Back pain as the result of a leg length discrepancy due to scoliosis and lumbar spinal stenosis forced my father to change his life during his mid to late 30s. Prior to that time, he had been an outstanding athlete both on the basketball court and with baseball bat. I inherited the painful structural defects in my spine directly from my father. I have known this since I was diagnosed with scoliosis as a high school student.
If you have a good eye for structural anomalies you can see our curved spines and leg length discrepancies in this 1957 photo taken at the bullfights in Nogales, Sonora Mexico.
What I did not learn until later in life is that early intervention could have dramatically reduced the negative impact of these genetic gifts on my overall health status. I want young people who find that they too have inherited these defects to understand the importance of intervening in the degenerative processes as early as possible. They may need to become proactive self-advocates long before physicians are concerned. Young people may need to remember that conventional medicine is designed to treat illness and dysfunction. They will require a more preventive approach to achieve wellness.
As I approach my 72nd birthday, I am grateful to have recovered some of my ability to walk. My morning walk is my favorite part of the day. I only measure the length of my walk in terms of physiological effect and time elapsed. I walk until I have worked up a good sweat and elevated my heart rate. Right now, it tends to be 40 minutes from the time I leave my dwelling until I return. My goal is to increase the amount of time that I can walk once my heart rate has been elevated.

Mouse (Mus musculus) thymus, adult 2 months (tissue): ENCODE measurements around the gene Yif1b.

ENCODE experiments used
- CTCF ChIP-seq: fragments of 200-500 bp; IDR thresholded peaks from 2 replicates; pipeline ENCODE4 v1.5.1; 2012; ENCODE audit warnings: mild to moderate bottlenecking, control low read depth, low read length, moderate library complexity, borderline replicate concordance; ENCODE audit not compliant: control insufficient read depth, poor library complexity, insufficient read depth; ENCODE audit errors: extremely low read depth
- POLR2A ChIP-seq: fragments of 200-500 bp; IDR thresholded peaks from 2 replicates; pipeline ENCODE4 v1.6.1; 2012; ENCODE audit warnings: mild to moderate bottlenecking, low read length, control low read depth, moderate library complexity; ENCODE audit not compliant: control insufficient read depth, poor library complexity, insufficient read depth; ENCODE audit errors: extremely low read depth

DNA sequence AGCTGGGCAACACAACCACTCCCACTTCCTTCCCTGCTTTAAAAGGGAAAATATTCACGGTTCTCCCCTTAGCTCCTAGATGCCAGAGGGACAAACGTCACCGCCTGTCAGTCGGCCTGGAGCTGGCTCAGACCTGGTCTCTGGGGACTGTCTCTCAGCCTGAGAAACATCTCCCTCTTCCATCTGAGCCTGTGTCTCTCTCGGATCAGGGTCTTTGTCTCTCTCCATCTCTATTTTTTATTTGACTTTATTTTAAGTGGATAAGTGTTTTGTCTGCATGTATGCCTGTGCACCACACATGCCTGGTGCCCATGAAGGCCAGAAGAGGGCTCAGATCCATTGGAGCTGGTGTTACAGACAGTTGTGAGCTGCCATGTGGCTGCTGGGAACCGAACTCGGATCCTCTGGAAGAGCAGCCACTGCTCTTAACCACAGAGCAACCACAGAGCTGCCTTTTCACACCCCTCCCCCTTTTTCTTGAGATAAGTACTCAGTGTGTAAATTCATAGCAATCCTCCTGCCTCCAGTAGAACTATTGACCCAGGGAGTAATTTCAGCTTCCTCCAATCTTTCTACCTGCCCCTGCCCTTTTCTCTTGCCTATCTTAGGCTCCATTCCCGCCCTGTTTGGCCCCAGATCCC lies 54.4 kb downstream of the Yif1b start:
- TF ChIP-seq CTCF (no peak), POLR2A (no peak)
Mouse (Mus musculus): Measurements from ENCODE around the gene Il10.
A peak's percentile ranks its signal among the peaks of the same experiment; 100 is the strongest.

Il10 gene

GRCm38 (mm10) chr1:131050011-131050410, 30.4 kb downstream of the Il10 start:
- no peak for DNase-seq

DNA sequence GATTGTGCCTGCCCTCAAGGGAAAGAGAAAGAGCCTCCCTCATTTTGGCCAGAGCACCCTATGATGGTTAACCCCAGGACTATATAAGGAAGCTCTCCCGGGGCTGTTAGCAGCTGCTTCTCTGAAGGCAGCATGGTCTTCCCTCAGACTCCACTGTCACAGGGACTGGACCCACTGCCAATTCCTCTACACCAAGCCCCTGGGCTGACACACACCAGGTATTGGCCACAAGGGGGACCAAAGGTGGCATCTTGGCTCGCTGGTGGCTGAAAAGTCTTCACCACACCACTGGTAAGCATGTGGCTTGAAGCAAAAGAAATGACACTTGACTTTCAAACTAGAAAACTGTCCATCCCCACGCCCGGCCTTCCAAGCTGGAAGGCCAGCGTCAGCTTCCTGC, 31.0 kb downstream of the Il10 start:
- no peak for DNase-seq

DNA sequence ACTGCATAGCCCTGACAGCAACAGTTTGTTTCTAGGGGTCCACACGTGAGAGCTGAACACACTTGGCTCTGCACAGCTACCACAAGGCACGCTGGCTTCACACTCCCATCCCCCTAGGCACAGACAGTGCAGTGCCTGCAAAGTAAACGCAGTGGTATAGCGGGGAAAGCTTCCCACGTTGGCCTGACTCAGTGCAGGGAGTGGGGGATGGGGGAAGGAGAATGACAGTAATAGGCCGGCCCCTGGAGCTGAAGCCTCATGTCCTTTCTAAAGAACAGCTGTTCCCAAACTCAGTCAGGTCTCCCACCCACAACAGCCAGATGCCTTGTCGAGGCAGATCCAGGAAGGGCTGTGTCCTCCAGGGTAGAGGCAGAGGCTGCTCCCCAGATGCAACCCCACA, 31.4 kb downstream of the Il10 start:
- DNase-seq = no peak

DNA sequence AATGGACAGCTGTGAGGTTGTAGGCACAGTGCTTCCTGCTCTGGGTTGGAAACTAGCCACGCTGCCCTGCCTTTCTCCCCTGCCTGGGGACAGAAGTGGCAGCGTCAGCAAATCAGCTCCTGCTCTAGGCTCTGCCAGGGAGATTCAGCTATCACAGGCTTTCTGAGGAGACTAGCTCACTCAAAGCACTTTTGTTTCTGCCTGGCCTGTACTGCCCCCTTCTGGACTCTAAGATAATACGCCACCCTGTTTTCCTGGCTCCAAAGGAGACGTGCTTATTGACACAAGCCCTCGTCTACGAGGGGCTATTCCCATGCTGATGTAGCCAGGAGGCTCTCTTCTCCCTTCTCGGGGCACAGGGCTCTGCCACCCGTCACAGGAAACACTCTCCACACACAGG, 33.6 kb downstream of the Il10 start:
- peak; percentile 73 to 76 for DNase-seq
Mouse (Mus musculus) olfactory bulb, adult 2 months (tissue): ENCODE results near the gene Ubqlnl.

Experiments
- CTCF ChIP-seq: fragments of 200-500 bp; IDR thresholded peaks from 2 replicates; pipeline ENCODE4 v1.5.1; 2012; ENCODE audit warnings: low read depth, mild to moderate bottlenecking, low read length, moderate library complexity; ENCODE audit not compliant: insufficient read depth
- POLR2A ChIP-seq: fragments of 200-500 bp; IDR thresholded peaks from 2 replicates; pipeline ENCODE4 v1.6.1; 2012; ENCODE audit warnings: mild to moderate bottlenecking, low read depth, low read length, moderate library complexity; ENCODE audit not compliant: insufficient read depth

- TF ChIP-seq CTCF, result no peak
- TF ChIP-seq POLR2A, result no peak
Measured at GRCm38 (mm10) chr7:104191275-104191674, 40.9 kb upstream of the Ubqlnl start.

I want to find the wall of my endurance and push through it until my brain rewards the effort with a “rush.” I know from experience that my brain manufactures the best “feel good” chemicals in the world and that is the pain relief that I am chasing. I know I have achieved that state when my internal sound track plays James Brown’s “I feel Good.” The purpose of my rehabilitation program is to change the frequency and intensity of the pain signals that my body sends to my brain AND how my brain interprets those symptoms.
Ready to Roll
I tend to sleep “ready roll” for walking. I roll out of my bed, wash my face, brush my teeth, take my thyroid hormones, grab my stuff and go. My “stuff” includes the right stick, the right shoes, the right music player, and the right mindset.
I have a few sticks and trekking poles (in addition to several pairs of crutches and a few canes). I love what I call my “big stick.” It is beautiful and functional but not quite right for my current physical status and needs. These days I only go for aerobic walks in my neighborhood. Therefore, I have opted to use a lighter stick for help with balance, cadence, and to incorporate upper body movement into my walking routine. The wolf carving on the straight lighter stick is symbolic of lupus and serves as my reminder to behave in ways that keep the beast calm
Keeping the beast calm while using a footlift to compensate for the difference in the length of my legs, requires walking shoes with specific characteristics. I look for lace up shoes with a removable insole, extra depth, and a wide toe box. The Merrell shoes on the left have served me well and I am getting ready to put a new pair into the lineup.